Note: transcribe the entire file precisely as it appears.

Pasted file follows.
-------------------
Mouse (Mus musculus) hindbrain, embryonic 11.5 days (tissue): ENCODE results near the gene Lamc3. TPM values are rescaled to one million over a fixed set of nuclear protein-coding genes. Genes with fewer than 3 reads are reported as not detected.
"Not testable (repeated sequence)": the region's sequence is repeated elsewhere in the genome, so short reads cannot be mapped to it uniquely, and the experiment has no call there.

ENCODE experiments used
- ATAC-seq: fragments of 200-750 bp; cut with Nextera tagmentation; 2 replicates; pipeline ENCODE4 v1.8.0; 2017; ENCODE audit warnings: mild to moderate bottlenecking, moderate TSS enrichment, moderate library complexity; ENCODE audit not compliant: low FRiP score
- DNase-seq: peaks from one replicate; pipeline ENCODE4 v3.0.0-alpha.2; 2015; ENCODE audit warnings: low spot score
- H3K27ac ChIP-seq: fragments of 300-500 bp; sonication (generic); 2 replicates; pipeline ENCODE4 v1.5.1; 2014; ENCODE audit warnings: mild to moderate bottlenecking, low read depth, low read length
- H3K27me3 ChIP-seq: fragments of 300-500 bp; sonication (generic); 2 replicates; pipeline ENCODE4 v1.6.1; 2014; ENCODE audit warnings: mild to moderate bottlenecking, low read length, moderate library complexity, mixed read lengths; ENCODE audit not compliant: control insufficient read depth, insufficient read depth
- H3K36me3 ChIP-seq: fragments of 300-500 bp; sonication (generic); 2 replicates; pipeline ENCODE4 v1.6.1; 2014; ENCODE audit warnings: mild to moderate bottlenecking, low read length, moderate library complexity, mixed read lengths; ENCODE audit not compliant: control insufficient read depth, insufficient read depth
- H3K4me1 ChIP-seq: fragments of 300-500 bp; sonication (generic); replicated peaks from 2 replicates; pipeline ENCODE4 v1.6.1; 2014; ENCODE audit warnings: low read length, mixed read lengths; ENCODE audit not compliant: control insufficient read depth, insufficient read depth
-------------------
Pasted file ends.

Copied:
Mouse (Mus musculus) hindbrain, embryonic 11.5 days (tissue): ENCODE results near the gene Lamc3. TPM values are rescaled to one million over a fixed set of nuclear protein-coding genes. Genes with fewer than 3 reads are reported as not detected.
"Not testable (repeated sequence)": the region's sequence is repeated elsewhere in the genome, so short reads cannot be mapped to it uniquely, and the experiment has no call there.

ENCODE experiments used
- ATAC-seq: fragments of 200-750 bp; cut with Nextera tagmentation; 2 replicates; pipeline ENCODE4 v1.8.0; 2017; ENCODE audit warnings: mild to moderate bottlenecking, moderate TSS enrichment, moderate library complexity; ENCODE audit not compliant: low FRiP score
- DNase-seq: peaks from one replicate; pipeline ENCODE4 v3.0.0-alpha.2; 2015; ENCODE audit warnings: low spot score
- H3K27ac ChIP-seq: fragments of 300-500 bp; sonication (generic); 2 replicates; pipeline ENCODE4 v1.5.1; 2014; ENCODE audit warnings: mild to moderate bottlenecking, low read depth, low read length
- H3K27me3 ChIP-seq: fragments of 300-500 bp; sonication (generic); 2 replicates; pipeline ENCODE4 v1.6.1; 2014; ENCODE audit warnings: mild to moderate bottlenecking, low read length, moderate library complexity, mixed read lengths; ENCODE audit not compliant: control insufficient read depth, insufficient read depth
- H3K36me3 ChIP-seq: fragments of 300-500 bp; sonication (generic); 2 replicates; pipeline ENCODE4 v1.6.1; 2014; ENCODE audit warnings: mild to moderate bottlenecking, low read length, moderate library complexity, mixed read lengths; ENCODE audit not compliant: control insufficient read depth, insufficient read depth
- H3K4me1 ChIP-seq: fragments of 300-500 bp; sonication (generic); replicated peaks from 2 replicates; pipeline ENCODE4 v1.6.1; 2014; ENCODE audit warnings: low read length, mixed read lengths; ENCODE audit not compliant: control insufficient read depth, insufficient read depth